Answering the Most Common Insurance and Billing Questions

Published on in CHOP Family News

We know that figuring out your health insurance and your bills from Children’s Hospital of Philadelphia can be confusing. That’s why we want to partner with you to make it as easy as possible to understand your responsibilities and to eliminate surprises when bills arrive.

First and foremost: We want to help all families obtain health insurance for their children. If you don’t receive health insurance through your employer — or if that coverage leaves you with unwieldy co-pays or balances — we encourage you to contact our Family Health Coverage Program at 800-974-2125 or fhcp@email.chop.edu. You will be assigned a family health coverage coordinator who will explain what public insurance, such as Medicaid or CHIP, your family qualifies for and help you apply, when applicable.

Before your visit

Whether you have health insurance through your employer or through public insurance, it’s important to make sure that your insurer includes CHOP and your doctor(s) as being “in-network” providers and that the specific service your child needs (office visit, procedure, lab test, etc.) will be covered. Most often the ancillary services, such as labs or X-rays, are covered under the “outpatient hospital” benefit coverage. The most reliable way to find out what is covered is to call your insurance company’s member service phone number and ask if both the CHOP doctor and the outpatient hospital service is covered and “in-network.” Your child can still see a CHOP doctor who is “out of network,” but you’ll be responsible for higher cost sharing.

You may also call the specific specialty division or center where your child has an appointment and ask for the scheduler or financial counselor, who will help answer your questions

For specialty care services, such as seeing a dermatologist or a cardiologist, you may need to get a referral from your primary care pediatrician prior to your specialty care appointment so your insurance will cover the visit and any ancillary hospital services. Similarly, many insurance plans require that you get a preauthorization for these ancillary services, such as some lab tests or procedures, before your child undergoes them.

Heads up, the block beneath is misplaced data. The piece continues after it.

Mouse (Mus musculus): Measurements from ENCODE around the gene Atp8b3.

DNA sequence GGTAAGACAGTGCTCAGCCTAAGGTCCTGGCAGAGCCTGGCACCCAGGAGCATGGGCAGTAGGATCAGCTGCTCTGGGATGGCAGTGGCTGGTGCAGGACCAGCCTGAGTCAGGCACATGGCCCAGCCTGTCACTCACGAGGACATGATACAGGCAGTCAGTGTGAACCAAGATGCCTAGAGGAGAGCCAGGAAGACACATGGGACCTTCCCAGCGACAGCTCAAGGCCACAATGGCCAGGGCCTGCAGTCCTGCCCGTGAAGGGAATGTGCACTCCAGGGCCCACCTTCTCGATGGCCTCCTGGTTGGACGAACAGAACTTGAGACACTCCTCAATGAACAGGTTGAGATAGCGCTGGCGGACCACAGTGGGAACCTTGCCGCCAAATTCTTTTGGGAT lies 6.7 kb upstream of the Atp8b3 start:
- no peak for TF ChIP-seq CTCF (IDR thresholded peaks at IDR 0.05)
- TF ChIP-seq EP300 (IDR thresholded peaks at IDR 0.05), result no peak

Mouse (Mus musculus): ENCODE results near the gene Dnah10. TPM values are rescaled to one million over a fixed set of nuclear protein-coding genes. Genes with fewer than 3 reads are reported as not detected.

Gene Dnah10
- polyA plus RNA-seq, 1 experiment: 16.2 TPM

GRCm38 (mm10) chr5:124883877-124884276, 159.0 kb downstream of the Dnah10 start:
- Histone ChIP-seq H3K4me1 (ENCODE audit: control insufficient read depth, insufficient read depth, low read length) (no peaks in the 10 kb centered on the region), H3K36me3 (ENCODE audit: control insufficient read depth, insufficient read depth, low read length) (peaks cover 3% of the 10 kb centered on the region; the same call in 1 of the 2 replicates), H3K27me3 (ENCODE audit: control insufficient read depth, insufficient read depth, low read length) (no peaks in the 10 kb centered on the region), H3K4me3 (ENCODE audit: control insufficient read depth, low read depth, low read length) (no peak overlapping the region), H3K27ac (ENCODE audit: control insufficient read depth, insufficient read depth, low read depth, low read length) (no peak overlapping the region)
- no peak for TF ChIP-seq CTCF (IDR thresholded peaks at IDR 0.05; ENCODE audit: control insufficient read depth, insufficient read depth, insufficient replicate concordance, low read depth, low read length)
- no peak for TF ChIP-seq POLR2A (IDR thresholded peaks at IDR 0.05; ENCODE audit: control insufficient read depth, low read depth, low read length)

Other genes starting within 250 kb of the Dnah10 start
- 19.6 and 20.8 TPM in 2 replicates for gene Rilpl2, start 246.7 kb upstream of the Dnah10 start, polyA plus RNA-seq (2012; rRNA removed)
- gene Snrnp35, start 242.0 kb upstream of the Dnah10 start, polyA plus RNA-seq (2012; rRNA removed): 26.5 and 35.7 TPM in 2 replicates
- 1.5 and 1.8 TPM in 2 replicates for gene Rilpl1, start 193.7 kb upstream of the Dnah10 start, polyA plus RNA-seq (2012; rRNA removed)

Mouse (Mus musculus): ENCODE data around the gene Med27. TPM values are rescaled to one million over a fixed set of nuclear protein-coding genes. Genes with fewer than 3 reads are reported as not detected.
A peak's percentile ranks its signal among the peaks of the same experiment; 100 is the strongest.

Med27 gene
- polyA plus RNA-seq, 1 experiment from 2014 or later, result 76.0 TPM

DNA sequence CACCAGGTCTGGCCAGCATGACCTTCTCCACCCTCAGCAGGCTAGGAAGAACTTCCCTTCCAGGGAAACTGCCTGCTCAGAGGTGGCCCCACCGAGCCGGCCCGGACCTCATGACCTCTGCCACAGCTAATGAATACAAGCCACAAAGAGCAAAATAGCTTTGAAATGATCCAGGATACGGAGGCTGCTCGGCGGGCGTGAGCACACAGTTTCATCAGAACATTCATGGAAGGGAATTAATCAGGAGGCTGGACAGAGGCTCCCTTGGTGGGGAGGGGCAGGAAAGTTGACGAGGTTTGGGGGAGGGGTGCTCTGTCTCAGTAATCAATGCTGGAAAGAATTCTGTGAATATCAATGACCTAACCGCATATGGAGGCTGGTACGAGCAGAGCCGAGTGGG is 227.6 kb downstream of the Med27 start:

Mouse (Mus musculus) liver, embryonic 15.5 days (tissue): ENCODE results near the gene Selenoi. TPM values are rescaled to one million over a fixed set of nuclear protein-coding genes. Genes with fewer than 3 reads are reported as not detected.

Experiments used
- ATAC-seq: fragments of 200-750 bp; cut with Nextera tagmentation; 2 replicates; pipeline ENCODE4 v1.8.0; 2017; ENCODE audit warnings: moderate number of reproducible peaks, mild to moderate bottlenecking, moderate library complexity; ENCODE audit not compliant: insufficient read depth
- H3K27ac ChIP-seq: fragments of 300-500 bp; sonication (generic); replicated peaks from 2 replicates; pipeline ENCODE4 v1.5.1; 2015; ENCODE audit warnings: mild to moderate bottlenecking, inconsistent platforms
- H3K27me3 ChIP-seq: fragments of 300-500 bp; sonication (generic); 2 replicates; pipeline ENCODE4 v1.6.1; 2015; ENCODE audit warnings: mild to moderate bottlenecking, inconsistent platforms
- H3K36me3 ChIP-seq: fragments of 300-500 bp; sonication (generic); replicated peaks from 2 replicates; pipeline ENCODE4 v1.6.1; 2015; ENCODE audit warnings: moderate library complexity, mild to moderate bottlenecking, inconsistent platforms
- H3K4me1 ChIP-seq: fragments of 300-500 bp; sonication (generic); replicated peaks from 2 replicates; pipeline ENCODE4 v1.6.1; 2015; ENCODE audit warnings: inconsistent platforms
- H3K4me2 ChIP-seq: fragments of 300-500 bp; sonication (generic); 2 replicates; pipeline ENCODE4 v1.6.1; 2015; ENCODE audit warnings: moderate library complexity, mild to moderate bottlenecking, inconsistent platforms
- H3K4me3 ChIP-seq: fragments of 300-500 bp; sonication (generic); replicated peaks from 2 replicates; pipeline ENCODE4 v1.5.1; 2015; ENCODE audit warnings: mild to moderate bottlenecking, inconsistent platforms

Even when a doctor or service is covered by your insurance, you may still be responsible for:

  • A co-payment — an amount set by your insurer that is due at a visit
  • Co-insurance — your share of the cost, usually a percentage
  • A deductible — an amount your insurer determines that you need to pay each year before your coverage kicks in
  • Other charges — Visit our Billing and Insurance website for a complete list of insurance terms that may apply to your coverage

How much will your visit cost?

CHOP is committed to being transparent about costs and has launched a new service to help you determine what your share of costs are likely to be for a planned procedure for your child.

Our Patient Cost Estimation Department (PCE) was created because we know families are facing increased out-of-pocket health expenses, especially as high-deductible plans are more common. This information will help you make the best possible decisions for your family.